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15.5.1 Standard alerts

Thirteen alerts are already written for all four alert categories. These all obey the result from the corresponding message function.

The beep alerts simply sound the terminal bell by calling ding. They are disabled by default.

The echo alerts display a message in the echo area by calling message. They are enabled by default.

The switch alerts switch to the buffer where the event occurred (chat buffer for incoming messages, roster buffer for presence changes, browse buffer for completed queries). They are disabled by default. Take care when using them, as they may interrupt your editing.

The display alerts display but do not select the buffer in question, using the function display-buffer. See Choosing a Window for Display, for information about customizing its behaviour. This is enabled by default for info requests.

The wave alerts play a sound file by calling play-sound-file. No sound files are provided. To use this, enter the names of the sound files in jabber-alert-message-wave, jabber-alert-presence-wave and jabber-alert-info-wave, respectively. You can specify specific sound files for contacts matching a regexp in the variables jabber-alert-message-wave-alist and jabber-alert-presence-wave-alist.

The screen alerts send a message through the Screen terminal manager1. They do no harm if called when you don't use Screen.

The ratpoison alerts send a message through the Ratpoison window manager2. They do no harm if used when you're not running X, but if you are running X with another window manager, the ratpoison processes will never exit. Emacs doesn't hold on to them, though.

The sawfish alerts send a message through the Sawfish window manager.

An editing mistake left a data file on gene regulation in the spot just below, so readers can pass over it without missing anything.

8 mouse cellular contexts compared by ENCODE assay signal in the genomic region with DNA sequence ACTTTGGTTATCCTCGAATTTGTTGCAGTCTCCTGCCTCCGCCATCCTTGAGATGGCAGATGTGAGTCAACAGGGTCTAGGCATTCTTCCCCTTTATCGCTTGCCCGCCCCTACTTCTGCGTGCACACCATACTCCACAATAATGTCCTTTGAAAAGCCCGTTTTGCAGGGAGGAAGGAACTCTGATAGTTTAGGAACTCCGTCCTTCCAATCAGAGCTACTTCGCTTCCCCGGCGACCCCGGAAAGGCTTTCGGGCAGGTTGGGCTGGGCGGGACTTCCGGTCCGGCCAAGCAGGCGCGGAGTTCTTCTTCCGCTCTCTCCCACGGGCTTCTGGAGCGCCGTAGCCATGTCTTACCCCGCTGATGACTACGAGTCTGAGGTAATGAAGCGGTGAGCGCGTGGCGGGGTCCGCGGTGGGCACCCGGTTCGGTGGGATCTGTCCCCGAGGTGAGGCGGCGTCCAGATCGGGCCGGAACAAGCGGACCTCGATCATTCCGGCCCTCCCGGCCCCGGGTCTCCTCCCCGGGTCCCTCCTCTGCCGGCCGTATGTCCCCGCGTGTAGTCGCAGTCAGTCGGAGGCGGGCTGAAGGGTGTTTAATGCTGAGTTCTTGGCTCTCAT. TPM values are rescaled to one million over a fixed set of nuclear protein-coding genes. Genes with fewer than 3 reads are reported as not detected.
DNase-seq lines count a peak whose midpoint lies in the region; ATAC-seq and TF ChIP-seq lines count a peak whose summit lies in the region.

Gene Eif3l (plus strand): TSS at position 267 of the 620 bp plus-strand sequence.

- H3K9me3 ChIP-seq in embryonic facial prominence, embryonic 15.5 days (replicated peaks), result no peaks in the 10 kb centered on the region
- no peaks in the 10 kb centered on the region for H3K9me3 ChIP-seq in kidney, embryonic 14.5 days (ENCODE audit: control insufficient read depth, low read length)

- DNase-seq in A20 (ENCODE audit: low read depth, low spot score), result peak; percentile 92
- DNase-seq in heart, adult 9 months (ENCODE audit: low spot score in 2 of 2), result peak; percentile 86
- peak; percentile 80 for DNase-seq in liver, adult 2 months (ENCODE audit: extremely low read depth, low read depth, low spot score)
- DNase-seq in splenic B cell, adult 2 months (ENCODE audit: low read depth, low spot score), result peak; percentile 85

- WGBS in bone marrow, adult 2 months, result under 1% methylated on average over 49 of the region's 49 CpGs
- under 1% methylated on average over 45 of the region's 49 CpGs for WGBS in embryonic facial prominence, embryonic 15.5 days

The wmii alerts display a message through the wmii window manager.

The xmessage alerts send a message through the standard xmessage tool. The variable jabber-xmessage-timeout controls how long the alert appears.

The osd alerts send a message onto your screen using XOSD.3

The libnotify alerts send a message onto your screen using notification-daemon.

The festival alerts speak the message using the Emacs interface of the Festival speech synthesis system4.

The autoanswer alert is kind of special: it will not show you message/muc alert, but instead will automaticaly answer to sender. See variable `jabber-autoanswer-alist' description for details.

Additionally, for one-to-one and MUC messages, there are scroll alerts (enabled by default), that aim to do the right thing with chat buffers that are visible but not active. Sometimes you want point to scroll down, and sometimes not. These functions should do what you mean; if they don't, it's a bug.

Also, in MUC you can use a family of so-called “personal” alerts. They are like other MUC alerts, but fire only on incoming messages addresed directly to you (also known as “private messages”). One example of such an alert is jabber-muc-echo-personal, which shows a note for an MUC message only if it was addressed to you.

Some of these functions are in the jabber-alert.el file, and the others are in their own files. You can use them as templates or inspiration for your own alerts.


[1] See

[2] See

[3] XOSD can be found at You also need osd.el from

[4] See